In a CIO presentation on SOA in early 2005. I discussed the business drivers and technology enablers for SOA, the design challenges (perennial and new). It was drowned out the superficial presentations focused on irrelevant discussions around a plethora of technologies and standards.
I identified some things that make it hard e.g.
- absence of a well articulated technology vision
- tightly coupled, poorly bounded, systems producing fragility and insecurity
- technical fiddling with OTS components so that systems overall are expensive to maintain
- poorly managed outsourcing [i.e. the management of services]
- orienting technology architectures around systems/vendors/products/technologies rather than around the business and standards
- descriptions of the business that were incomplete, incoherent, inconsistent, inexplicit.
That SOAs don’t present many overly difficult problems to well architected and managed enterprises, but that SOAs may be less forgiving to doing things in ways that have worked in the past (though they are not best practice).
To support my call for more professional and better management of complexity - I quoted British computer society "A striking proportion of project difficulties stem from people in both customer and supplier organisations failing to implement known best practice. This can be ascribed to the general absence of collective professionalism in the IT industry... Whilst the most pressing problems relate to the people and processes involved in complex IT projects, further developments in methods and tools to support the design and delivery of such projects could also help to raise success rates. In particular, basic research into complexity is required to facilitate more effective management of the increasingly complex IT projects being undertaken..."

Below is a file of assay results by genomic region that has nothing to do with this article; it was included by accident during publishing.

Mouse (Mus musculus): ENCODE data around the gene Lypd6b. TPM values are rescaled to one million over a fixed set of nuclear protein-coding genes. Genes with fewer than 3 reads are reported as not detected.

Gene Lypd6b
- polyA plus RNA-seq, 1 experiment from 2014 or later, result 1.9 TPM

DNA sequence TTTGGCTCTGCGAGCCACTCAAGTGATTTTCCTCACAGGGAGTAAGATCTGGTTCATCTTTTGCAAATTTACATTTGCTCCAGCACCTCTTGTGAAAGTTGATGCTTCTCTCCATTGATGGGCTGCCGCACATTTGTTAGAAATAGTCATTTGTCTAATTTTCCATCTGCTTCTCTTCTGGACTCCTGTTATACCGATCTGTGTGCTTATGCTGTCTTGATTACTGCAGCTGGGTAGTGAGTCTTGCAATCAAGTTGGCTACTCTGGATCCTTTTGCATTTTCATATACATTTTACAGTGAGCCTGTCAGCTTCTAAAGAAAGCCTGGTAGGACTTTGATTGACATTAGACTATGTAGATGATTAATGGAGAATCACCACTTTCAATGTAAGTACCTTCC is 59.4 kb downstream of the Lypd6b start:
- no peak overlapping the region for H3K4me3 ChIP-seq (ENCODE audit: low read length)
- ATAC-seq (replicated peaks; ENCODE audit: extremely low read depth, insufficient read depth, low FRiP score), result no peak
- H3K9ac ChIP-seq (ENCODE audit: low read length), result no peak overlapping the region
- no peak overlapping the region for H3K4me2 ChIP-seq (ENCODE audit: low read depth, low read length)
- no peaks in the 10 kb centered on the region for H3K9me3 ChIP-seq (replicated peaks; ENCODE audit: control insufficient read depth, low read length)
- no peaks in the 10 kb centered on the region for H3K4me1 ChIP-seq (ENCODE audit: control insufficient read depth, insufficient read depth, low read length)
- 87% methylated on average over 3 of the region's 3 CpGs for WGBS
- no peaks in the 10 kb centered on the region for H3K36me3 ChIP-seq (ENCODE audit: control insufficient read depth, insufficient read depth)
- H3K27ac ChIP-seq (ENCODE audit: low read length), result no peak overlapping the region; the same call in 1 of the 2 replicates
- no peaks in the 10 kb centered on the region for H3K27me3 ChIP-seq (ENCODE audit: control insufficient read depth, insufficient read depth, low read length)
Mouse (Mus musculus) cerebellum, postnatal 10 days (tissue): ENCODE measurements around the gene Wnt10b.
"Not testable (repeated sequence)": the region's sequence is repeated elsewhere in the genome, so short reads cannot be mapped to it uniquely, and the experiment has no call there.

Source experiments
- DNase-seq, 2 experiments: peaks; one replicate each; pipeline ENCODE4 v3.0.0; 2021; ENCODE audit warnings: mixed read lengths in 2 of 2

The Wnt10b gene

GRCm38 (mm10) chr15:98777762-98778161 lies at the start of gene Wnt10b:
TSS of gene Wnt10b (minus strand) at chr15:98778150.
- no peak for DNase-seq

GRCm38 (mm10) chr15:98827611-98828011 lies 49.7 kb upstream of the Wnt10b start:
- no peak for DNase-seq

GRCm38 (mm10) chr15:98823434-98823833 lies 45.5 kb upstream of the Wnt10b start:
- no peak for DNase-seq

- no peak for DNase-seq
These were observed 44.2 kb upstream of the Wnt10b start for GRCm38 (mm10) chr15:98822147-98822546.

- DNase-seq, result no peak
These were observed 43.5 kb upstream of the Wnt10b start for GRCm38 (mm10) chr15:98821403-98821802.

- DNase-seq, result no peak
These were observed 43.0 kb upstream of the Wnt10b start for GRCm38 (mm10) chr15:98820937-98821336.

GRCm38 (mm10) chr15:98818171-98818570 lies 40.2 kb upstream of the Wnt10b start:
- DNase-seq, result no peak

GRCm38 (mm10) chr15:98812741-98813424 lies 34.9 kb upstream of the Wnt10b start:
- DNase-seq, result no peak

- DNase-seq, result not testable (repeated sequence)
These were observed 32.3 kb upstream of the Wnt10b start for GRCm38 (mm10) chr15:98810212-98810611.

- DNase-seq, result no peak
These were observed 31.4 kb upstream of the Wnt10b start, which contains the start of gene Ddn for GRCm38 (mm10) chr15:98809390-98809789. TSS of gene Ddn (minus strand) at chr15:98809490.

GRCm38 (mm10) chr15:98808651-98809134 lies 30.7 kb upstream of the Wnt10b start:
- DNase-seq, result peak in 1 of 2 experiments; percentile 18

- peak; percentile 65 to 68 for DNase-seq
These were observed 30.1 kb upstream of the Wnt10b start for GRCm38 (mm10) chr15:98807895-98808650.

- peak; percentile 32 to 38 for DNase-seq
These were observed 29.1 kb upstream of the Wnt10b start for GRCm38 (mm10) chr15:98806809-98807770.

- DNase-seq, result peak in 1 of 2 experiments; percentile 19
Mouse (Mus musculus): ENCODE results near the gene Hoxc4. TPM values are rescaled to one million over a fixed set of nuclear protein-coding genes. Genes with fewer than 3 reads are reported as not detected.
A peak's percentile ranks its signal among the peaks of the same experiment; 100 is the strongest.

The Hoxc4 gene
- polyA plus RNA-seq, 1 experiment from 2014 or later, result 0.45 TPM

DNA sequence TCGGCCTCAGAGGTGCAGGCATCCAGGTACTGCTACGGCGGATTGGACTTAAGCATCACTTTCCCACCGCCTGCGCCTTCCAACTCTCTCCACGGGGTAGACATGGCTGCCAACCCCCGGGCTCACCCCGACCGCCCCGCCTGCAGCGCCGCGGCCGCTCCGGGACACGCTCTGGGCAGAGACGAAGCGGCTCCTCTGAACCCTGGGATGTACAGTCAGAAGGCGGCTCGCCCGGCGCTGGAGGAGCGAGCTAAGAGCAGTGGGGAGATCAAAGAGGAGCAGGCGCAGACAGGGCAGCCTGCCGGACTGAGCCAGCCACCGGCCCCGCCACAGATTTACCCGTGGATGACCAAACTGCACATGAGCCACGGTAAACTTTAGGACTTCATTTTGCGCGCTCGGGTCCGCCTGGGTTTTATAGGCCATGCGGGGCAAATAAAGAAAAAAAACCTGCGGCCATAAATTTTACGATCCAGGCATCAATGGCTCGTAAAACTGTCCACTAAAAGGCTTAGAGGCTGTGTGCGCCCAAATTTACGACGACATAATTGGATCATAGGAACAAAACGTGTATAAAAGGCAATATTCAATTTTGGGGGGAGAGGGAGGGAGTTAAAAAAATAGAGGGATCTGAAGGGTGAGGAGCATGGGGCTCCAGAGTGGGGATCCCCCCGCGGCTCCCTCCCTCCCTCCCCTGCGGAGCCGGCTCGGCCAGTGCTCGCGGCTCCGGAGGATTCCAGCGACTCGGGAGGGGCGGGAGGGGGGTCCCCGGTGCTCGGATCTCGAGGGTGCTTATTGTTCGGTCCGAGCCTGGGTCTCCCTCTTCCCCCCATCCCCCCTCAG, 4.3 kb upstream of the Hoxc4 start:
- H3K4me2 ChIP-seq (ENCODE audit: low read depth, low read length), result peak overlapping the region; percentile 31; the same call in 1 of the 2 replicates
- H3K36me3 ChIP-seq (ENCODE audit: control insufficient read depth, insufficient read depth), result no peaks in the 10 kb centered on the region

To point out how little has changed I referenced what was said on architecture in a IBM systems journal from 1999:
- “Today, the most common model for solution development is based on an approach that we call ‘heroic’ ”.
- Goals: contain costs and risks, providing timely, adaptable, and customizable solutions.
- Challenges: complexity: driven by new technologies/standards; legacies; many applications/services; unique customization; external relationships (i.e. business network) change: a high rate of both business and technological change.
- Suggestions regarding the solution: patterns: a standard framework to support creation, reuse, and maintenance of design assets; discipline applied: to allow practitioners to base their development on patterns; reuse: of proven building blocks, applied systematically to enable asset-based solutions optimized to business goals. focus on: component topologies/interactions & management of: security, systems, performance; combine: HW, SW, products, assets, and services; establish: business reference models, default infrastructural templates/frameworks, contextual map for cataloging assets and knowledge, clear methods for making decisions